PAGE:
Dietitians normally recommend low-sodium diets to people at risk of high blood pressure and heart disease, reports the University of California at San Francisco. Because about 80 percent of the sodium in the American diet comes from processed foods rather than table salt, this type of diet requires significant adjustments.
On average, Americans consume 3,500 milligrams of sodium a day, while the recommended daily value of sodium is 2,300 milligrams, as UCSF explains. Dietitians recommend this value to reduce the risk of heart disease and stroke.
The primary source of sodium in the American diet is bread, notes UCSF. Combining that with other commonly consumed cereals means that people get a third of their total sodium from grains. Canned soup is a popular option, but just one can of soup might provide most of the recommended daily intake of sodium.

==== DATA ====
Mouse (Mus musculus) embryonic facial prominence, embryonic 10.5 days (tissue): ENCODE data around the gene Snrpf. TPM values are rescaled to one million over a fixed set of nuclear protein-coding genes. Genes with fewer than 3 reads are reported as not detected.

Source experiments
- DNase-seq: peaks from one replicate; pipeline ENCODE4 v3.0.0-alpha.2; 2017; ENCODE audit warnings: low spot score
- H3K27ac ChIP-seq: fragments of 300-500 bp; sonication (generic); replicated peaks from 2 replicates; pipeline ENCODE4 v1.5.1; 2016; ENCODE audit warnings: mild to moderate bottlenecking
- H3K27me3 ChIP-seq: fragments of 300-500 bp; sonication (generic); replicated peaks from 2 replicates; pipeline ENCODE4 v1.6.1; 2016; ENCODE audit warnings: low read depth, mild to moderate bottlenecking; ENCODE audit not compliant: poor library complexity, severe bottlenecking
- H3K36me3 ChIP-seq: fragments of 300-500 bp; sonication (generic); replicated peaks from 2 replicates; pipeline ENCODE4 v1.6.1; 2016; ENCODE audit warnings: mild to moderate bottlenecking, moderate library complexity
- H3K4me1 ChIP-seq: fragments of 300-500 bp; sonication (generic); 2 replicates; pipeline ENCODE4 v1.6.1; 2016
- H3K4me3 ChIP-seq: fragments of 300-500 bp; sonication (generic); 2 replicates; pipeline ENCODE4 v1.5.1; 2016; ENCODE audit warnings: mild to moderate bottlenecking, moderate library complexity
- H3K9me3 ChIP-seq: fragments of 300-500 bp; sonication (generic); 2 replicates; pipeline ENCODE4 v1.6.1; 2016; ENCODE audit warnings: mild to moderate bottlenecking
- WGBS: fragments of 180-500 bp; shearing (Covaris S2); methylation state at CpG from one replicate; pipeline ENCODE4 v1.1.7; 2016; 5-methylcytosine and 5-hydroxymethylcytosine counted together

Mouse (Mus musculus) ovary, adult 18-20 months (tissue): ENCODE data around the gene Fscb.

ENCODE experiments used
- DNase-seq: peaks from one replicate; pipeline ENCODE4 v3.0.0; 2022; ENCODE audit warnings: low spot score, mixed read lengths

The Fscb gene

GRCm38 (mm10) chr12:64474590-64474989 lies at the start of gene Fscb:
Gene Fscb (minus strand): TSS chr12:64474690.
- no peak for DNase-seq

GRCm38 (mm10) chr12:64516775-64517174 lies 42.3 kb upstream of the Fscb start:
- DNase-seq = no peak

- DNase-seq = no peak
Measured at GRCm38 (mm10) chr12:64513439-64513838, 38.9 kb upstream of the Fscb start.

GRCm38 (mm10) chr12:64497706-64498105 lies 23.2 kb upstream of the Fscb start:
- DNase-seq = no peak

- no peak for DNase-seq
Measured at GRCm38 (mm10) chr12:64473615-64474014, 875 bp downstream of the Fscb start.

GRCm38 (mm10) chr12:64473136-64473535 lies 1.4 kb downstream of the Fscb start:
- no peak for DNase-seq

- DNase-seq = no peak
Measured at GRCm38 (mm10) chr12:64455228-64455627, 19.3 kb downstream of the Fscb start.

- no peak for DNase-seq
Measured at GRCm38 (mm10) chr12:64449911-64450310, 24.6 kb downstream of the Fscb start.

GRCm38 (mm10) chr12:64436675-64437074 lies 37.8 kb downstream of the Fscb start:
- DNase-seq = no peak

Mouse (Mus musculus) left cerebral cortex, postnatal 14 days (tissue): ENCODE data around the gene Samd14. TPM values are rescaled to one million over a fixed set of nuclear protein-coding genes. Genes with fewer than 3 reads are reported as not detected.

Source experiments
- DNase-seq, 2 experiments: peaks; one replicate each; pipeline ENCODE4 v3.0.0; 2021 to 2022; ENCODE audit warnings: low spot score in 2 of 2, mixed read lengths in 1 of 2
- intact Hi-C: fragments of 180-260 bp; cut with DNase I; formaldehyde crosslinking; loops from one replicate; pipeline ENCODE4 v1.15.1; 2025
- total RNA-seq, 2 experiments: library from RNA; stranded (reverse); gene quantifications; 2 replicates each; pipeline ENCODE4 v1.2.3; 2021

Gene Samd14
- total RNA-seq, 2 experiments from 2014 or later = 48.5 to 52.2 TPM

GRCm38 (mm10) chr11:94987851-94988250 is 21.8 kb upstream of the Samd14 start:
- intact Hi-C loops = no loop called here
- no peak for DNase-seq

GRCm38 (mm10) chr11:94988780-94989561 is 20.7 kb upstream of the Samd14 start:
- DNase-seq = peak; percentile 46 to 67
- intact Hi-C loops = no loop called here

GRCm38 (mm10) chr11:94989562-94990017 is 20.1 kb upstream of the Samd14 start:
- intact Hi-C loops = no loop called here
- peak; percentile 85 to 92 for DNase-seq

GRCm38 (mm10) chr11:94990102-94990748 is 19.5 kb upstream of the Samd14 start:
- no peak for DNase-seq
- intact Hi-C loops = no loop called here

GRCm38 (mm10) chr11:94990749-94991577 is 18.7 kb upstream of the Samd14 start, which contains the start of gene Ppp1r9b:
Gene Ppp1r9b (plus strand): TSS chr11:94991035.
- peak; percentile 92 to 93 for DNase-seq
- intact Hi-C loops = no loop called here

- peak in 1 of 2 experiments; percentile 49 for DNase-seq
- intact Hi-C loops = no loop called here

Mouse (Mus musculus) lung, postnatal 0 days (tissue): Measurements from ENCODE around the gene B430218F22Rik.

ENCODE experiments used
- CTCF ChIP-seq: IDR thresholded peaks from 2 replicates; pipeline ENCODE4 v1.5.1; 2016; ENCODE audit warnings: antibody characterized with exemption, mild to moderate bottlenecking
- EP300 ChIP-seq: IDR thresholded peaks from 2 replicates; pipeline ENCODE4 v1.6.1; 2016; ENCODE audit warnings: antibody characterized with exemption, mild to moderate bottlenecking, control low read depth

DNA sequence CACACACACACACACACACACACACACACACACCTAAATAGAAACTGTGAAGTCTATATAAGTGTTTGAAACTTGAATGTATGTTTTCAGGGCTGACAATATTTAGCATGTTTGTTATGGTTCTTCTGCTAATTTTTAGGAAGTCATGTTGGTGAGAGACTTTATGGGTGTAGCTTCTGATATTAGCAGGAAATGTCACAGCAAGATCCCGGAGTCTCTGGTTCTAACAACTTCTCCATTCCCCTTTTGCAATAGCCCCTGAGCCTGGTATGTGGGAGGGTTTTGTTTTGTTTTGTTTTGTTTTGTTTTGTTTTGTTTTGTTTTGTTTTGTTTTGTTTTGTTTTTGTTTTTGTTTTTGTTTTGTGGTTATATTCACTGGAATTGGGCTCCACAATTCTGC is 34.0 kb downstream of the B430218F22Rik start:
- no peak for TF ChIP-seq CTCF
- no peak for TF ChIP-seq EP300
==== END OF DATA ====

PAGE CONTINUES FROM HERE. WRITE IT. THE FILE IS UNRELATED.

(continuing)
Other sources of dietary sodium include processed lunch meats, such as ham and turkey, as UCSF explains. Some manufacturers inject fresh meats, such as poultry, with salty solutions before sending them to grocers. Food prepared outside the home, such as ready-to-eat meals and meals served in restaurants, contributes another third of Americans' sodium intake.
Adding salt boosts flavor in processed foods cheaply and extends the shelf life in some cases, according to UCSF. With fresh meat, salt helps with water retention, giving the packaging a higher weight.